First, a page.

The Washington Post reported the other day that Justice Antonin Scalia, in a commencement address, said,
Humanity has been around for at least some 5,000 years or so, and I doubt that the basic challenges as confronted are any worse now, or alas even much different, from what they ever were.
I suppose that “at least 5000 years” gives you some wiggle room, but I would hardly call, say, 200,000 years “at least 5000 years.” That is a bit like saying, “The trip from Boulder to New York is at least 20 kilometers.”
Jerry Coyne, who is much nicer than I am, thinks that it might have been “just an offhand remark that’s been blown out of proportion.” Well, maybe, but I watched most of the speech on Professor Coyne’s website, and I could not help but notice that Justice Scalia was reading that text: he did not misspeak.
Justice Scalia dissented in Edwards vs. Aguillar, but he seemed more concerned with whether the legislature intended creation “science” as a religious doctrine than with its scientific merit. He also supported the “balanced treatment” argument to the effect that students who learn evolution are entitled to the opposing view as well. His argument was well reasoned but depended on the assumption that creation science is not a religious doctrine if its supporters think it is not.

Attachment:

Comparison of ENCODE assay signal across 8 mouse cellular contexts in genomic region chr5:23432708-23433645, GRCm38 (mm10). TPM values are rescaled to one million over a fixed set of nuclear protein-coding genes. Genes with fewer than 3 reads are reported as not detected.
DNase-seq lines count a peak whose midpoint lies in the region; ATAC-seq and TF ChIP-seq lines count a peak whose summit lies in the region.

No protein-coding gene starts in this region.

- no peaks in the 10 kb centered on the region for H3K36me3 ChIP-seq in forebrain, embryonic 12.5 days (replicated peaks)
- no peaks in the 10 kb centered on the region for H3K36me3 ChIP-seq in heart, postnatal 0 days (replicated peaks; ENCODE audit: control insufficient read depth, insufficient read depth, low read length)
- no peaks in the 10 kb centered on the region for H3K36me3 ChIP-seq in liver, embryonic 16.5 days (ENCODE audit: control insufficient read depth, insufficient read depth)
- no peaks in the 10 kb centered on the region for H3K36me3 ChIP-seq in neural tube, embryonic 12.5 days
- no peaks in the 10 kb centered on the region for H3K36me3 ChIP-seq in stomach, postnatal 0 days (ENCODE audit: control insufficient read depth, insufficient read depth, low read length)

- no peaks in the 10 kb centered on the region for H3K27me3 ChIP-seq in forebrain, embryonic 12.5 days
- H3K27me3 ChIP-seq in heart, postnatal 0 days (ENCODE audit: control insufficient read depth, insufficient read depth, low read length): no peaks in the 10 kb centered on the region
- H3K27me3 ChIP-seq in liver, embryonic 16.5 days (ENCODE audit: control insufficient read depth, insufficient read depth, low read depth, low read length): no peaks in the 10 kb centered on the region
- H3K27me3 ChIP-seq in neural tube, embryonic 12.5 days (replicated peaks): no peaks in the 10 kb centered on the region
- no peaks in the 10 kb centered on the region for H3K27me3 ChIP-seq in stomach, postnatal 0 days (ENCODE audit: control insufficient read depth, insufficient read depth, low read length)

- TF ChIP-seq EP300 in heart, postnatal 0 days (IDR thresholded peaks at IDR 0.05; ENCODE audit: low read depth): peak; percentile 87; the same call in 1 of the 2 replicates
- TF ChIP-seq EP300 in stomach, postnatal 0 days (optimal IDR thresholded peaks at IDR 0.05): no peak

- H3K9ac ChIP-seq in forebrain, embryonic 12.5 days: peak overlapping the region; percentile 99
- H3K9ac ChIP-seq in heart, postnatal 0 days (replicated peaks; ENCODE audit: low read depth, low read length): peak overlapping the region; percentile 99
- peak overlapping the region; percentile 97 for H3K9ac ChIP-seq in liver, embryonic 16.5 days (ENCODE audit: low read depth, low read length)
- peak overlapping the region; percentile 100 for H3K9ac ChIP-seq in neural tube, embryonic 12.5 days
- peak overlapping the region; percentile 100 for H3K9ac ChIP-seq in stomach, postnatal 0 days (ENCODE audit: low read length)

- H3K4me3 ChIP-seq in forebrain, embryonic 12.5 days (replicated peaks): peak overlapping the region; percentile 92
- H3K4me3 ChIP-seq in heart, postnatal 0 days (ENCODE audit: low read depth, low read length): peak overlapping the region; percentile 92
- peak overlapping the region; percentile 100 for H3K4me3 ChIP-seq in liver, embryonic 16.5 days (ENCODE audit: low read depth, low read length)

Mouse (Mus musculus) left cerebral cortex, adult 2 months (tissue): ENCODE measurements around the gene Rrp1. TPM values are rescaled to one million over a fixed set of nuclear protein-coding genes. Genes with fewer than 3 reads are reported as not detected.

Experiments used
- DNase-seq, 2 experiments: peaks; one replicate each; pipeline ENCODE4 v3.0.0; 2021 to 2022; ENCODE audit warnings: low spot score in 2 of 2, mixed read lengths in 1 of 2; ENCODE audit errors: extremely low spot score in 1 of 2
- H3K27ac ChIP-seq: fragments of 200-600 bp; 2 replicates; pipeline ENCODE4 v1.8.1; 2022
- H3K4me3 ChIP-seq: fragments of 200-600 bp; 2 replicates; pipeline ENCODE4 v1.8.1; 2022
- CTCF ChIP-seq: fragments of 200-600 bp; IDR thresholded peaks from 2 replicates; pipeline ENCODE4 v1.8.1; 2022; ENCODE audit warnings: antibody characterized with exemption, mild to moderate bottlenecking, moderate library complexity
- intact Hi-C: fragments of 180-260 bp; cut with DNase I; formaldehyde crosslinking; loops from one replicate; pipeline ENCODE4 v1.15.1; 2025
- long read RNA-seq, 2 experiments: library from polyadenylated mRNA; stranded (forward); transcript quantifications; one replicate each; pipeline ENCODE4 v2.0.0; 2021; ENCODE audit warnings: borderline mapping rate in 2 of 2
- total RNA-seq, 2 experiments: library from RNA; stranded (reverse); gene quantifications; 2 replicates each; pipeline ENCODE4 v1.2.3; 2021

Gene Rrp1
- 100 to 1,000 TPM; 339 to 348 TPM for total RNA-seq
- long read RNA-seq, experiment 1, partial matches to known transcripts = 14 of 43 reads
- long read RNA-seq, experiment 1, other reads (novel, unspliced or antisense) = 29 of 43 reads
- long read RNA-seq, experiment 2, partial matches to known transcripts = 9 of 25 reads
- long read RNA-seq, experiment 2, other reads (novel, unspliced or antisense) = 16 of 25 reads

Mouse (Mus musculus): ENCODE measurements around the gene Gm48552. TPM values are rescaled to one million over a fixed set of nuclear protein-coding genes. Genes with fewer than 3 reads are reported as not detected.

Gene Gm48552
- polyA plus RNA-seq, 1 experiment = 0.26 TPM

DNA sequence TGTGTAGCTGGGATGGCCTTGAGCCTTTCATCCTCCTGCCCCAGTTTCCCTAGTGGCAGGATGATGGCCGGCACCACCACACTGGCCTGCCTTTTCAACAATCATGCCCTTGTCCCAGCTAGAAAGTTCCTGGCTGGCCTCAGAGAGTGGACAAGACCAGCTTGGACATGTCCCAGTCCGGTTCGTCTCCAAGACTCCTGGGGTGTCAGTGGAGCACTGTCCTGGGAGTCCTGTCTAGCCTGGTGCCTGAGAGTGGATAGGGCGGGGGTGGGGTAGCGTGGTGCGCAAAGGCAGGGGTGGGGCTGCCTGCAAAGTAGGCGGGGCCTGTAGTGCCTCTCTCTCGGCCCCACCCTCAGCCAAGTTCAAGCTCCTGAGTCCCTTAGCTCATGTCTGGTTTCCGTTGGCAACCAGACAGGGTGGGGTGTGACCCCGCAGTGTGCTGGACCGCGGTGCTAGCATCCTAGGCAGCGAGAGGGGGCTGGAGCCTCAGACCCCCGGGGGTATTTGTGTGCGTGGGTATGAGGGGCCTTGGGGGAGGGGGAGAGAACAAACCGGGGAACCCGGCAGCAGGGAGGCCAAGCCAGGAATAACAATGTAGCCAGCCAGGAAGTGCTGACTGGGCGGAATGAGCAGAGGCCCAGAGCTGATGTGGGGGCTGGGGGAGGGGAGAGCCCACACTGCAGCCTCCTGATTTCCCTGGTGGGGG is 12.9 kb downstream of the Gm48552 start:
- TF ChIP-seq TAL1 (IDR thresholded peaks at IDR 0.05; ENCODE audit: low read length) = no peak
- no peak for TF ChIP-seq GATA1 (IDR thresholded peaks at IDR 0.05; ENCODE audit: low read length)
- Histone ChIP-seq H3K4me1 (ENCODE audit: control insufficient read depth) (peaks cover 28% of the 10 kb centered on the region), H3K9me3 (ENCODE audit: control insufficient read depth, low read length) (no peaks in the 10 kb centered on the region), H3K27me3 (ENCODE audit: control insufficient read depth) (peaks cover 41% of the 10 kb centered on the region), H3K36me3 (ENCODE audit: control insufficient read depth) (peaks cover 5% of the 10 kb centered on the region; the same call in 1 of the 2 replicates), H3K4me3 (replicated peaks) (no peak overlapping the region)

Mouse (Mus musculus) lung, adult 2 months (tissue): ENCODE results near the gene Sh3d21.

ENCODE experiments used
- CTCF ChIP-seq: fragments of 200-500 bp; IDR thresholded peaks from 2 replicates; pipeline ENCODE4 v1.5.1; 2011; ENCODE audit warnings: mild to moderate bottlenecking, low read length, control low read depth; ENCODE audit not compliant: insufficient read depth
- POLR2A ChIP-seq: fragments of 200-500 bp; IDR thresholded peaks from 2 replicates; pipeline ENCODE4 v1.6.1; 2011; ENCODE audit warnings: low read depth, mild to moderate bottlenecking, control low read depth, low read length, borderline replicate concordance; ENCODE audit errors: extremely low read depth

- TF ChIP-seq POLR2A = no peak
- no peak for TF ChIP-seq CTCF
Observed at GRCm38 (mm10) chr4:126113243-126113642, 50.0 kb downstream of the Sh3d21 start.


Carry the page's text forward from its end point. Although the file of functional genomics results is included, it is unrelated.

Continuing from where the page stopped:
Contrary to some reports, Justice Scalia did not say, “The body of scientific evidence supporting creation science is as strong as that supporting evolution”; rather, he was paraphrasing the testimony of witnesses and states explicitly “that I by no means intend to endorse its accuracy” but that “what is crucial is not [the legislature’s] wisdom in believing that [a certain secular] purpose would be achieved by the bill, but their sincerity in believing it would be” [italics in original].
Still, Justice Scalia generally comes across as an authoritarian, uncomfortable with ambiguity and guided by literalist interpretations. If he takes the Bible as literally as he takes the Constitution, then it is easy to see that he might well believe in a young Earth. I hope I am wrong and Professor Coyne is right.